Special Issue "Polyelectrolytes 2014"
A special issue of Polymers (ISSN 2073-4360).
Deadline for manuscript submissions: closed (31 March 2014)
Dr. Christian Seidel
Max Planck Institute of Colloids and Interfaces, Department of Theory & Bio-Systems, Science Park Golm, D-14424 Potsdam, Germany
Phone: +49 331 567 9608
Fax: +49 331 567 9612
Interests: polymers and polyelectrolytes in solution and at interfaces; polyelectrolyte brushes; organization of nanoparticles at copolymer brushes; numerical simulations and theory
Synthetic and natural polyelectrolytes have been the subject of fundamental and applied studies for nearly a century. Due to substantial advances both in experimental methods and theoretical approaches, since the 1990’s polyelectrolyte research has undergone a considerable speed-up. On the one hand, interest in polyelectrolytes is spurred by their fascinating properties, such as water solubility, intra- and interchain interactions, the strength of which can be tuned simply by varying salt concentration, and ionic conductivity. These properties make polyelectrolytes attractive from the application-oriented point of view, such as stabilizer of colloidal suspensions, additives to modify flocculation and viscosity, and superabsorbers. Functional polyelectrolytes combine the useful properties intrinsic to polyelectrolytes with added functionality provided by specific features of the polymer backbone, such as delocalized electrons in conjugated chains. Combined functionality can be used to create materials with highly interesting optical, electro-optical, and electronic properties.
On the other hand, the understanding of polyelectrolytes still belongs to the most challenging and most exciting problems in polymer physics and physical chemistry. Despite much effort and substantial progress during the last two decades, much more work is ahead to achieve a quantitative agreement between theory and experiments for a lot of problems, such as counterion condensation, chain stiffness, and formation of complexes. It is still a major open problem to have a satisfactory model explaining the coupling between small ions in solutions and polyelectrolyte charges, which is necessary to understand how electrostatics affects the behavior of polyelectrolytes.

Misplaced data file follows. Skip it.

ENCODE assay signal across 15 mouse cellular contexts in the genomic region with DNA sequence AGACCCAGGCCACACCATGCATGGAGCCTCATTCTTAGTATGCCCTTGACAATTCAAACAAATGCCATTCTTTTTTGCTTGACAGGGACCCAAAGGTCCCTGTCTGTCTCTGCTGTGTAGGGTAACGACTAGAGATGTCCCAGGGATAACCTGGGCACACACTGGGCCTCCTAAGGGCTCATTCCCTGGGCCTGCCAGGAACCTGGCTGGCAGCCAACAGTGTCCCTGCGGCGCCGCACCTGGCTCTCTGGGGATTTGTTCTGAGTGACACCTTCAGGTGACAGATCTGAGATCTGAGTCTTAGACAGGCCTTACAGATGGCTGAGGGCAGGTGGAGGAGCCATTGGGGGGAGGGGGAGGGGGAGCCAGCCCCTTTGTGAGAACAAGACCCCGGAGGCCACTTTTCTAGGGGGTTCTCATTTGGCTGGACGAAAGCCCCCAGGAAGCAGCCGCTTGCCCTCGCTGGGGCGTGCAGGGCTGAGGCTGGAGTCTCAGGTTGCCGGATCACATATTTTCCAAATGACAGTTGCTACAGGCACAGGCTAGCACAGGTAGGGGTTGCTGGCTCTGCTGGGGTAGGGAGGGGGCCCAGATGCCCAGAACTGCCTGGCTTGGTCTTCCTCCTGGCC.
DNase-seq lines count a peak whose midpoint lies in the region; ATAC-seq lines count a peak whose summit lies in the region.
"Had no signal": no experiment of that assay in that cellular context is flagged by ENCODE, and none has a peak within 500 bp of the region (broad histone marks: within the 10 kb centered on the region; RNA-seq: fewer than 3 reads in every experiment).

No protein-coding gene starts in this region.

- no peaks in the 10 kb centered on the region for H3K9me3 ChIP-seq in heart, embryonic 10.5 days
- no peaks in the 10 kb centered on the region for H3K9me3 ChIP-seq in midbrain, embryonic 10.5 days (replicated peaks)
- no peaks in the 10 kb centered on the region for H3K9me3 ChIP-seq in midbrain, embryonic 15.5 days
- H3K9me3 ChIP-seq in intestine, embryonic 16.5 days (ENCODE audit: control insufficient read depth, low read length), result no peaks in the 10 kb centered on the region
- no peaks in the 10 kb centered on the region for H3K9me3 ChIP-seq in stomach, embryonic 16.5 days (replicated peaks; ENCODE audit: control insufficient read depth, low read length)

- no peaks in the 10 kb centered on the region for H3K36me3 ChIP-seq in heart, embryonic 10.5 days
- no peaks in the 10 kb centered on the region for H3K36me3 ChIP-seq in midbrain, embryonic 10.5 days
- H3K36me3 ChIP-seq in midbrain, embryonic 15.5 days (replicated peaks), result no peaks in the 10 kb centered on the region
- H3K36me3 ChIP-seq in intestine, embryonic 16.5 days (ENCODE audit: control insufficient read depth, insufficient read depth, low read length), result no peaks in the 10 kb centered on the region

Many biologically relevant macromolecules, such as nucleic acids, polypeptides, and polysaccharides, are polyelectrolytes. Electrophoresis is a well-established method for the fractionation of polyelectrolytes and more specifically, DNA. Hydration-mediated interactions play an important role in the field of biological polyelectrolytes, but are not well understood on nano-scales.
Dr. Christian Seidel
Manuscripts should be submitted online at www.mdpi.com by registering and logging in to this website. Once you are registered, click here to go to the submission form. Manuscripts can be submitted until the deadline. Papers will be published continuously (as soon as accepted) and will be listed together on the special issue website. Research articles, review articles as well as communications are invited. For planned papers, a title and short abstract (about 100 words) can be sent to the Editorial Office for announcement on this website.
Submitted manuscripts should not have been published previously, nor be under consideration for publication elsewhere (except conference proceedings papers). All manuscripts are refereed through a peer-review process. A guide for authors and other relevant information for submission of manuscripts is available on the Instructions for Authors page. Polymers is an international peer-reviewed Open Access monthly journal published by MDPI.
- synthesis and biopolyelectrolytes
- stimuli-responsive polyelectrolytes
- hydration effects and ion-specific interactions
- polyelectrolyte multilayers, complexes and gels
- polyelectrolyte brushes
- conjugated polyelectrolytes
- theory and modeling
The below list represents only planned manuscripts. Some of these manuscripts have not been received by the Editorial Office yet. Papers submitted to MDPI journals are subject to peer-review.